Washington Economy-Wide Gross GHG Emissions and Targets

The state is also off course for achieving the original U.S. commitment under the Paris Agreement in 2025: 26% below 2005 emissions. Overall, the analysis finds that the state will not curb emissions at the pace and scale needed, if legislators do not adopt additional policies.

Closing the emissions gap

There are several possible policy solutions that can close this emissions gap, but there are some key features that are needed, and the proposal unveiled by Governor Inslee seems to hit all the marks:

  • Establish a declining, enforceable limit on GHG emissions: These limits should serve as a backstop, covering emissions from all of the state’s major sources of pollution, and can be source based, sector based or applied across multiple sectors. The governor’s proposal covers the largest-emitting sectors in Washington.
  • Ensure environmental and economic benefits are directed to disproportionately-impacted communities: Alongside and as part of an emissions limit framework, Washington must ensure that benefits from investments in a clean energy future, including in reducing transportation emissions, are directed to communities most overburdened by pollution and to communities impacted by the transition away from fossil fuels. The governor’s proposal takes an important first step toward ensuring these investments are directed to the communities who need them the most, and relies on the recommendations of the Environmental Justice Task Force to guide these investments.
  • Evaluate progress based on emissions metrics: Thanks to the science-based climate goals established by the legislature, Washington can ensure the climate policy framework proposed by Governor Inslee secures reductions along a trajectory that declines immediately, and persistently, over time. An essential feature that must be included in the governor’s proposal is regular evaluation of climate policy to ensure that it is delivering the necessary results — and to course correct as needed to ensure goals are met.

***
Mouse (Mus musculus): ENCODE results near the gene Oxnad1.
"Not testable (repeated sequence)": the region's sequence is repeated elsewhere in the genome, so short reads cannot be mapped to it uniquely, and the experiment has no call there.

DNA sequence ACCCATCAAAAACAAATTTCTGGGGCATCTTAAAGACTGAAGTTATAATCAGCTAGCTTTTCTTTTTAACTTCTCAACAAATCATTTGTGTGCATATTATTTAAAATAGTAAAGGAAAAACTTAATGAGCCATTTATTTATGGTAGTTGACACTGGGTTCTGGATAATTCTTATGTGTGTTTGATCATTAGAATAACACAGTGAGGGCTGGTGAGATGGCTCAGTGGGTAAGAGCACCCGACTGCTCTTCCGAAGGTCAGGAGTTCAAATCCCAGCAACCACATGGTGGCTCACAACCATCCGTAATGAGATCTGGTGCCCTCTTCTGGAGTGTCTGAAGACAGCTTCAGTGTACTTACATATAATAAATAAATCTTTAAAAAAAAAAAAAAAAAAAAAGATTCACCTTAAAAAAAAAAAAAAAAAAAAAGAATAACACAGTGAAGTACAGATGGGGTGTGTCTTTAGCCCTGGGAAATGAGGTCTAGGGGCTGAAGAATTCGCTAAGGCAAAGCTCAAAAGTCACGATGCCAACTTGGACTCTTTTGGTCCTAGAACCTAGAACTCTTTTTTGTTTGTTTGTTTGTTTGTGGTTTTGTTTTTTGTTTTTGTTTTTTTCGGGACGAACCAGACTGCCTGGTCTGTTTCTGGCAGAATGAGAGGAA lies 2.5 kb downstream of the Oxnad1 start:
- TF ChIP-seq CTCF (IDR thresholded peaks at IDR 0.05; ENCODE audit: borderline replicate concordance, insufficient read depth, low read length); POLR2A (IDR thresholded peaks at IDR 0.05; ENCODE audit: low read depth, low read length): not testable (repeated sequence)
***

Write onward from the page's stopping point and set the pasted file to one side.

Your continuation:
• Consider an approach that puts a price on pollution: If well designed, using a carbon price to help meet pollution limits can enable much greater ambition by securing the most cost-effective reductions, jumpstarting innovation and accelerating early action — which critically will help maximize cumulative emission reductions. Governor Inslee’s plan includes a price on carbon which will enable significant investment to address environmental injustice and support the as-yet-unfunded Working Families Tax Credit.
  • Catalyze the development and deployment of clean technologies: Supporting the ongoing adoption of performance-oriented policies can accelerate the development and deployment of clean technologies and create new clean energy jobs. Measures like a Clean Fuels Standard can also make limits on pollution easier to achieve over time.

While Washington has a looming greenhouse gas emissions gap that indicates it won’t meet its 2030 goal with current policy, the good news is that Governor Inslee is stepping up to the plate. By putting a comprehensive policy framework in place, his package can get Washington on track to close that emissions gap. Now, it’s time for the legislature to take the next step, by adopting that framework and turning it into action that is capable of delivering the crucial emissions reductions needed in this deciding decade. Only then, can Washington truly be on a pathway that will help avert the worst of the climate crisis.